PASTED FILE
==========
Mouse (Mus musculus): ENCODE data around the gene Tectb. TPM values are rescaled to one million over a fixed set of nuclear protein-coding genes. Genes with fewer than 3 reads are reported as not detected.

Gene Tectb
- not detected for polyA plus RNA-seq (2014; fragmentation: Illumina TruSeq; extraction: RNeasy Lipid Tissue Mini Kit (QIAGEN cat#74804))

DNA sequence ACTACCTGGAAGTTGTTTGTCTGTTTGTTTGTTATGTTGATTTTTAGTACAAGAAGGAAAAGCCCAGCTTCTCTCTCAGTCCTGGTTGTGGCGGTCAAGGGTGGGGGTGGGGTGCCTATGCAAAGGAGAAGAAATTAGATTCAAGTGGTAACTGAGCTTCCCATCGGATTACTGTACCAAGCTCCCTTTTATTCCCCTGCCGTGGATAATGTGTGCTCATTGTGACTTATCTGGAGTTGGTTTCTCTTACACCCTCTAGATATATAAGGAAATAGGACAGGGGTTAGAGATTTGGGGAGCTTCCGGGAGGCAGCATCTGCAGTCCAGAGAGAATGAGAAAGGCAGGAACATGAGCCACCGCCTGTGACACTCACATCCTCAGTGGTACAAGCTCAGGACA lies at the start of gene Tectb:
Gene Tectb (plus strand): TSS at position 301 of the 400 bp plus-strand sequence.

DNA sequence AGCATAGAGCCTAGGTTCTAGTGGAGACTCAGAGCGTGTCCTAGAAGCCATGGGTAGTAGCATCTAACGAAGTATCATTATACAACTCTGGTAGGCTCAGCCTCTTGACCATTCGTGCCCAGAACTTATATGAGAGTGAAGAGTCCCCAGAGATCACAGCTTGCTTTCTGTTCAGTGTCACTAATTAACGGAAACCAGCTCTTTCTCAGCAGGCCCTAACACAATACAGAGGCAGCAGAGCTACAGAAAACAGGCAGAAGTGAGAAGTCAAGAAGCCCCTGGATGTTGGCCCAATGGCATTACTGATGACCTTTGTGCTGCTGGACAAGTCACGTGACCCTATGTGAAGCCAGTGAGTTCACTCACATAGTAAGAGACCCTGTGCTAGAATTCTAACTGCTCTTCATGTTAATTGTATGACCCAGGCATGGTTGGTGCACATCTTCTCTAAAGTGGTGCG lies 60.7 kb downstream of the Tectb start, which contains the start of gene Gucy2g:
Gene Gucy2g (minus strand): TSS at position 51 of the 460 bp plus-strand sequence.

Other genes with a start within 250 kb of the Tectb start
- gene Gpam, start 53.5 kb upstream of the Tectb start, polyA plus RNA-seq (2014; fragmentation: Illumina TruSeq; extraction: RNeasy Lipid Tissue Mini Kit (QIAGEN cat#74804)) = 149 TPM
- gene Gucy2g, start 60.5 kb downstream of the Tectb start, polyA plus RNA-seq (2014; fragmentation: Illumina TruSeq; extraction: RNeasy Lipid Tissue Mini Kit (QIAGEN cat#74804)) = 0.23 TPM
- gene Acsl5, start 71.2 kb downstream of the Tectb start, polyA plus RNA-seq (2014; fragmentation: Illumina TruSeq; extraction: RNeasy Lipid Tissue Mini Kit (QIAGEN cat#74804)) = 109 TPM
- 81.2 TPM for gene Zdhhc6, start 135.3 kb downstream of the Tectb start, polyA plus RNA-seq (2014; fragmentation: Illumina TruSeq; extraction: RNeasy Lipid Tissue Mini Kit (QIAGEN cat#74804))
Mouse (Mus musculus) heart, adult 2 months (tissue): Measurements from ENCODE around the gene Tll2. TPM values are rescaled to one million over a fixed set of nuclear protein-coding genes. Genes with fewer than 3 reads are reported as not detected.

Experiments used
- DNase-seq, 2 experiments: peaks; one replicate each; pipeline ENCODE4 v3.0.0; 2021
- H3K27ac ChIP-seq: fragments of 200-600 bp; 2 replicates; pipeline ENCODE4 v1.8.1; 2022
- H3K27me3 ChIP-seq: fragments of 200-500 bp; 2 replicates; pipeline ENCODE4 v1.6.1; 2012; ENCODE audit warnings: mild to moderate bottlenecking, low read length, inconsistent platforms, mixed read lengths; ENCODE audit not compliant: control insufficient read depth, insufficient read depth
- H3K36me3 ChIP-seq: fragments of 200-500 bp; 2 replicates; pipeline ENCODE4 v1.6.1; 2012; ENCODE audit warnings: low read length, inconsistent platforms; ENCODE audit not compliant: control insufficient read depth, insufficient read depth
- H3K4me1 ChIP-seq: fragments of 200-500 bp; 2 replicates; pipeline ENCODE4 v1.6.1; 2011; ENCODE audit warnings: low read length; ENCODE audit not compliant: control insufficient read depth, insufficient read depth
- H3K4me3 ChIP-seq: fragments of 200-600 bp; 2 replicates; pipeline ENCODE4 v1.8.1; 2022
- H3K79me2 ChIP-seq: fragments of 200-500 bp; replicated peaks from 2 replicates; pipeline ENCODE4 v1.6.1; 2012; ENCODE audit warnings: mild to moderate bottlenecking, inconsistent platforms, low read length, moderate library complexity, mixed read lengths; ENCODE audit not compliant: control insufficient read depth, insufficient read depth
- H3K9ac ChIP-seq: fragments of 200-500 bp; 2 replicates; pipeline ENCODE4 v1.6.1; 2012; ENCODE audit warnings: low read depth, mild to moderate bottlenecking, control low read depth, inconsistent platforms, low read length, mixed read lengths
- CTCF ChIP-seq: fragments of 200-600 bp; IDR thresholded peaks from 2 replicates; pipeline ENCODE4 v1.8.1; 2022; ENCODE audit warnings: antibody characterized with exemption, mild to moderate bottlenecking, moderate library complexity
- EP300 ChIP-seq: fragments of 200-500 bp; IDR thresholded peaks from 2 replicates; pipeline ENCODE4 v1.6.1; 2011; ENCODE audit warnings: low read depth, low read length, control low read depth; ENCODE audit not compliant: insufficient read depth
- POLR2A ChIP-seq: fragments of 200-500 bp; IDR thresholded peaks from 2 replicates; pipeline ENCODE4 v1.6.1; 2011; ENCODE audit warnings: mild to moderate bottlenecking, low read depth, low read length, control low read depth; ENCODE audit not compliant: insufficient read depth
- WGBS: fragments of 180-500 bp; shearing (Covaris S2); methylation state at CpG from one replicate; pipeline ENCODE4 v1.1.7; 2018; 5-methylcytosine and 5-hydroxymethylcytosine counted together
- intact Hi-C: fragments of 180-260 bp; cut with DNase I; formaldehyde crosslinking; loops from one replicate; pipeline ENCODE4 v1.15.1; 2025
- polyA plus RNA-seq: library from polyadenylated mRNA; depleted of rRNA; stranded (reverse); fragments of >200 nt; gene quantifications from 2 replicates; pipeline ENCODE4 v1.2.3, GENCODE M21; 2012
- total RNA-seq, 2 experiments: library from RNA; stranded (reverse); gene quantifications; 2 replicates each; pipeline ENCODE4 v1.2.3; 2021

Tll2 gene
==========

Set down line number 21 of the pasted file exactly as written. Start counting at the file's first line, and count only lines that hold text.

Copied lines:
- H3K79me2 ChIP-seq: fragments of 200-500 bp; replicated peaks from 2 replicates; pipeline ENCODE4 v1.6.1; 2012; ENCODE audit warnings: mild to moderate bottlenecking, inconsistent platforms, low read length, moderate library complexity, mixed read lengths; ENCODE audit not compliant: control insufficient read depth, insufficient read depth